Identifying Specific Roles & Finding The Fit For Cowboys' First Four Picks

IRVING, Texas – Ezekiel Elliott stood at the press conference podium at Valley Ranch, flanked by Stephen Jones and Jerry Jones and Jason Garrett, holding a No. 1 Cowboys jersey as the 2016 fourth overall pick – the highest draft selection made by the franchise in 25 years.

"It's starting to sink in," he said. "I'm proud to be a part of this prestigious organization. I'm just looking forward to coming in and getting to work."

Later this week, Elliott will return to team headquarters with the rest of the 2016 rookie class for the team's three-day rookie minicamp. Let's take a closer look at how the first four of nine total draft picks might fit into the roster:

Ezekiel Elliott1st Round, RB, Ohio State

Elliott joins a running back depth chart that already includes a pair of accomplished veterans, Darren McFadden and Alfred Morris, with 137 career starts and 10,049 rushing yards between them. Yet – and this should be no surprise for a top-five pick – the Joneses and Garrett gave strong indications that Elliott would have a prominent role in the offense as a rookie. The Cowboys believe Elliott's skill set as a patient, powerful rusher can re-establish a physical tone up front that served as the offensive foundation during the team's 12-win season two years ago. With sure hands and sound blocking technique, Elliott is well-rounded enough to be an every-down back right away, even though he'll be pushed by the veteran backs. Lance Dunbar, a unique talent as a running and receiving option, quite possibly could start the season on the physically unable to perform list as he continues to recover from last year's knee injury.

Jaylon Smith2nd Round, LB, Notre Dame

Smith might have been a top-five pick before seriously injuring his knee in the Fiesta Bowl on New Year's Day. His post-injury draft projection was anyone's guess until the Cowboys boldly selected the Butkus Award winner at No. 34. It's a calculated risk, for sure; Smith suffered peroneal nerve damage in addition to torn ligaments, and nerve regeneration is a waiting game without a clear timetable. The Cowboys have an excellent understanding of Smith's prognosis because the team's orthopedic physician, Dr. Dan Cooper, performed Smith's knee surgery in January. It's unclear if he'll be able to contribute in 2016, but if indeed he redshirts his rookie season, the team believes his long-term potential is worth the possibility of a year on the sideline.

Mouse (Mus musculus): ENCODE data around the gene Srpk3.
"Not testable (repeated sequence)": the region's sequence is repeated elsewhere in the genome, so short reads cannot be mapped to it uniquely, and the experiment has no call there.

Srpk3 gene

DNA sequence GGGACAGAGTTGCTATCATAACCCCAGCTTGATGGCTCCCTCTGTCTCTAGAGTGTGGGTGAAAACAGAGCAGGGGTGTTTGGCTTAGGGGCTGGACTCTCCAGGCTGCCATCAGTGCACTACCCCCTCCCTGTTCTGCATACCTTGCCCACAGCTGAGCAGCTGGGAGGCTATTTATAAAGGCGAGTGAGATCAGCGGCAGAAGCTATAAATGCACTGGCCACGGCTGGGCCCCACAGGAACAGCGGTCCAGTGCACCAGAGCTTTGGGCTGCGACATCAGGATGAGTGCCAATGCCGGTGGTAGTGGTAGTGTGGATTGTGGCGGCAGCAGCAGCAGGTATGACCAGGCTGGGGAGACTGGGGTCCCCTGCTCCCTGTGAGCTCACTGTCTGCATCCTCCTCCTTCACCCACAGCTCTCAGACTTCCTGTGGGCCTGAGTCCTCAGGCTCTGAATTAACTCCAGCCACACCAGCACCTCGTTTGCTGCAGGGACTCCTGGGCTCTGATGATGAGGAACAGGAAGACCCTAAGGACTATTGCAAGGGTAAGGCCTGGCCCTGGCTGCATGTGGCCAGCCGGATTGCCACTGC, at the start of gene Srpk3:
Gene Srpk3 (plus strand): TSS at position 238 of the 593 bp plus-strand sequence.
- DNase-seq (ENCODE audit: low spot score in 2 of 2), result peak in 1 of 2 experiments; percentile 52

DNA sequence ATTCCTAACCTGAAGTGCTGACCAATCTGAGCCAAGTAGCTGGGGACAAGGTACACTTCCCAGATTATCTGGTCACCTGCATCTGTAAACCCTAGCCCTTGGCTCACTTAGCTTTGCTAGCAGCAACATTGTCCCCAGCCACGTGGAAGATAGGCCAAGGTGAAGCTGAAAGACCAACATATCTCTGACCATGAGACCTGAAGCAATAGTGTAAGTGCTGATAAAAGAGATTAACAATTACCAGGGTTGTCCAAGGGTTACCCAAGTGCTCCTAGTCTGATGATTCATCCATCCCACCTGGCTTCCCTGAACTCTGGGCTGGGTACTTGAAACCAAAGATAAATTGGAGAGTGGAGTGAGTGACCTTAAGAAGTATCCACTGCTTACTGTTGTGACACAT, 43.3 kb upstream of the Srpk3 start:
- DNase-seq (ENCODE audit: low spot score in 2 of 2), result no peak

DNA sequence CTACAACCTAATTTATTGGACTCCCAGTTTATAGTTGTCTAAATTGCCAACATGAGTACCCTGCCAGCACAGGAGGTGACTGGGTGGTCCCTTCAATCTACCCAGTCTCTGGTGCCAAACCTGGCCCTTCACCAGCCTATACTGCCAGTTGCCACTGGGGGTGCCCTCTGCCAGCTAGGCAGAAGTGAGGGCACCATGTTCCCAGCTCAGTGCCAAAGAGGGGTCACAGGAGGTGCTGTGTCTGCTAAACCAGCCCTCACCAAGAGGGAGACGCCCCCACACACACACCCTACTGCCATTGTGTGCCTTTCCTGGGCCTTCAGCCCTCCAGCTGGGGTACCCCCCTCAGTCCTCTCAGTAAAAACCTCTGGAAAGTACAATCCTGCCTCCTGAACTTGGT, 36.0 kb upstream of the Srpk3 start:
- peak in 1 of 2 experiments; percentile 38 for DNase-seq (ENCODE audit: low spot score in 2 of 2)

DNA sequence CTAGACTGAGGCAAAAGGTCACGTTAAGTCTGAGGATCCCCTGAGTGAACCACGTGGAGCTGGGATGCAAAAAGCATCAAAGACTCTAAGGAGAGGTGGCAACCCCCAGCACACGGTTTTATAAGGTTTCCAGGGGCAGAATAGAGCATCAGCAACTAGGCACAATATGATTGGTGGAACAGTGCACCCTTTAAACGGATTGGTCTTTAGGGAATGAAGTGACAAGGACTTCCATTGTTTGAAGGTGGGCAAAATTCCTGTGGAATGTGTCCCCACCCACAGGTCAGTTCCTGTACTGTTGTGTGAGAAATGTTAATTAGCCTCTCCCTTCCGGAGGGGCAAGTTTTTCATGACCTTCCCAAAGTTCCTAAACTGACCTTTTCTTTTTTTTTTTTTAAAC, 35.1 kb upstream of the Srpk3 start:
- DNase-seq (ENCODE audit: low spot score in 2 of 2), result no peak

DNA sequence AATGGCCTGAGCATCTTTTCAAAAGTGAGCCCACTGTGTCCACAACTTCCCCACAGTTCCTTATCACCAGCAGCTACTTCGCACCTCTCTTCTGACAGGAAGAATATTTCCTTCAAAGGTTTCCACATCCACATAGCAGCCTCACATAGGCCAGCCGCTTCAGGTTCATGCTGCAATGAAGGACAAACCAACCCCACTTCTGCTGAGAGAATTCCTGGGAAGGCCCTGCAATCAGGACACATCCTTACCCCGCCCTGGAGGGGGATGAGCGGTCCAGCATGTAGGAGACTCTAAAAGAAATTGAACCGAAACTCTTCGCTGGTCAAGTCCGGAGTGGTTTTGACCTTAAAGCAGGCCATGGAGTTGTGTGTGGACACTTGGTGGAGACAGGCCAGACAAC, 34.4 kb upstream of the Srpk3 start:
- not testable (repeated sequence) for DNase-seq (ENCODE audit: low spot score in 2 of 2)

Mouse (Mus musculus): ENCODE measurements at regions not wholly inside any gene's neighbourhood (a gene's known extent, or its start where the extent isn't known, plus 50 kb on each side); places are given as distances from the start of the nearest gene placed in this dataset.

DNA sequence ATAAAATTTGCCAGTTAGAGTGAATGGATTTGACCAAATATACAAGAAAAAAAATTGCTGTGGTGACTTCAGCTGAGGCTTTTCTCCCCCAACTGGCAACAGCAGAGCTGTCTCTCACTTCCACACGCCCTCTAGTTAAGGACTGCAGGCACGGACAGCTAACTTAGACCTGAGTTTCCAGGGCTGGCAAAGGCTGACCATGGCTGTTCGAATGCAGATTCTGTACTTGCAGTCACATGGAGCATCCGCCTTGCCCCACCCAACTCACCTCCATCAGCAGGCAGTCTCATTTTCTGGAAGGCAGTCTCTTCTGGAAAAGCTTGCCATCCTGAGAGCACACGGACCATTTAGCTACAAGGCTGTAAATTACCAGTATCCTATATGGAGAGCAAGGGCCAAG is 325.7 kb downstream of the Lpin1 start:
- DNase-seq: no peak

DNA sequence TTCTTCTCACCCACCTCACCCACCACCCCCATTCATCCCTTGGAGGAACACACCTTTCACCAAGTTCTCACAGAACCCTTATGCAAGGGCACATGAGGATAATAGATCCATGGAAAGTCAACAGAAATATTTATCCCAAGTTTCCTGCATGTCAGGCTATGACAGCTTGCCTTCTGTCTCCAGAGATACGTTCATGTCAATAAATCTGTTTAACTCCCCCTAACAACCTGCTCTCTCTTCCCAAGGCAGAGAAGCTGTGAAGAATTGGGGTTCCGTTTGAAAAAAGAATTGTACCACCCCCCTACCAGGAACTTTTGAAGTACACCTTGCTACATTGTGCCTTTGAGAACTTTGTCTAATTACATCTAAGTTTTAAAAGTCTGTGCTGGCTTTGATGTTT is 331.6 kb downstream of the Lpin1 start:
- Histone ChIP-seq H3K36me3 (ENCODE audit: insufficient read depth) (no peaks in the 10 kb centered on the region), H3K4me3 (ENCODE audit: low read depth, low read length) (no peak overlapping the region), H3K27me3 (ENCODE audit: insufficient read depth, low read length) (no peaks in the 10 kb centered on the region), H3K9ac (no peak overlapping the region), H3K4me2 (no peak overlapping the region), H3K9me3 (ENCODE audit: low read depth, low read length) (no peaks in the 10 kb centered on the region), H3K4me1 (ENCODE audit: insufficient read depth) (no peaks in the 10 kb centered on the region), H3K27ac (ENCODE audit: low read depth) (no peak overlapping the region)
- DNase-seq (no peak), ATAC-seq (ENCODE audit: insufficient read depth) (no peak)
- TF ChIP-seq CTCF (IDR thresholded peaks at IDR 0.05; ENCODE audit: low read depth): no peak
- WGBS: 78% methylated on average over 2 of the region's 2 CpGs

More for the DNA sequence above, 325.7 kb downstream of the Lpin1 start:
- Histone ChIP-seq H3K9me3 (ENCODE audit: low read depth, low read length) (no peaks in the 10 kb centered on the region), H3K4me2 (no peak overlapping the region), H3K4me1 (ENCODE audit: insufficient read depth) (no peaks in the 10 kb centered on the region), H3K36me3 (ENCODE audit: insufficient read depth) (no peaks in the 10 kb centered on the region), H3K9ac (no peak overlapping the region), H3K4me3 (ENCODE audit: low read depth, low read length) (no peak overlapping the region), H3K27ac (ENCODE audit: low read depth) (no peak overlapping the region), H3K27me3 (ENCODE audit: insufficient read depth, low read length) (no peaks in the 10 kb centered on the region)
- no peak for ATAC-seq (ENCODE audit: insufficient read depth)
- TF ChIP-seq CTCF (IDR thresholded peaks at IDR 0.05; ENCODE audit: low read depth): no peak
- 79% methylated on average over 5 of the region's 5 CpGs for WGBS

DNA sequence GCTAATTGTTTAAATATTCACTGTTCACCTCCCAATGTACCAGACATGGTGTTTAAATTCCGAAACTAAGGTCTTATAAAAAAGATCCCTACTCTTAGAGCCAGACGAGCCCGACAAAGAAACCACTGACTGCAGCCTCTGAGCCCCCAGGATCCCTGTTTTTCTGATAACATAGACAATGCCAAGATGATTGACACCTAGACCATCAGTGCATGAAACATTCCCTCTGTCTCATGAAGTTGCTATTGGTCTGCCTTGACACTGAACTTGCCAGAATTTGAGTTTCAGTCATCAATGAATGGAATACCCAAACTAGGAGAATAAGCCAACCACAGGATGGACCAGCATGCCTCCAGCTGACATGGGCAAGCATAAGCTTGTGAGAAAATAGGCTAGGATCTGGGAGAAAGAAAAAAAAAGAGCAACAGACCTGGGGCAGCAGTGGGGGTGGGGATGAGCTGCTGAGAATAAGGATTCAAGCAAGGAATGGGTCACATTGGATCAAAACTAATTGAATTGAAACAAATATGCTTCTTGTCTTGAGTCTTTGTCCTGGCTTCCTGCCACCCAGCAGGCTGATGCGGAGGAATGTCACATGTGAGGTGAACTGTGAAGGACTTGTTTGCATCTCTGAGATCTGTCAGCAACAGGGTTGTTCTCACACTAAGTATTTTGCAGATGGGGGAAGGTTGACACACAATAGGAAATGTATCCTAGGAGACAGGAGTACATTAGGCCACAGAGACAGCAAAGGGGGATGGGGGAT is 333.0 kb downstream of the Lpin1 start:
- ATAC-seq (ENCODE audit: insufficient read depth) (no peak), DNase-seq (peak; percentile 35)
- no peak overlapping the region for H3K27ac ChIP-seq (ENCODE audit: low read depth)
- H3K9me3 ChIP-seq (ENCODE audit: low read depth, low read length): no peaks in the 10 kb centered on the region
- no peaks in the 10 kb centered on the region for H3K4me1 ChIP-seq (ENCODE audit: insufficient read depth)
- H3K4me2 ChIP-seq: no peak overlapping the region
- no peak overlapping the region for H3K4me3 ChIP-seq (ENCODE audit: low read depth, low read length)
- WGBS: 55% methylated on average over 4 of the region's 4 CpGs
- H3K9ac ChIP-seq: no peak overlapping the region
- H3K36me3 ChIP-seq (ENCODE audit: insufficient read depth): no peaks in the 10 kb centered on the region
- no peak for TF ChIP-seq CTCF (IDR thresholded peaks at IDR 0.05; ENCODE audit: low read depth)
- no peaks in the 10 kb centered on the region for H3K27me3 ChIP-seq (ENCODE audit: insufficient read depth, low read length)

Maliek Collins3rd Round, DT, Nebraska

The Cowboys see Collins as a prototypical three-technique tackle in their defensive line rotation. That's the position Tyrone Crawford plays, but given the Cowboys' depth issues at defensive end with Randy Gregory and (reportedly) DeMarcus Lawrence facing four-game NFL suspensions, Crawford could slide outside early in the season. Either way, Collins could immediately secure a considerable number of defensive snaps on the interior alongside veterans such as Crawford, Cedric Thornton, Jack Crawford, Terrell McClain and David Irving. He was a productive starter at Nebraska, posting 23 tackles for loss and eight sacks in three seasons before turning pro.[embeddedad0]

Charles Tapper4th Round, DE, Oklahoma

The Cowboys have a well-documented need for edge rush help, and Tapper has the natural quickness required to be a right-end prospect in Rod Marinelli's system. The 271-pounder ran an eye-popping 4.59 40-yard dash at the NFL Scouting Combine. He only registered 15.5 sacks in four college seasons, but part of that could be attributed to his responsibilities in Oklahoma's scheme. "He played more head up in their scheme, and did it very well," Garrett said. "But we do think he will play a little more on the edge and get up the field more in our scheme." Tapper will try to work his way into the defensive line rotation along with last year's fifth-round pick, Ryan Russell, who played only 33 snaps as a rookie last season.

On Tuesday, we'll analyze the final five picks of the 2016 class.

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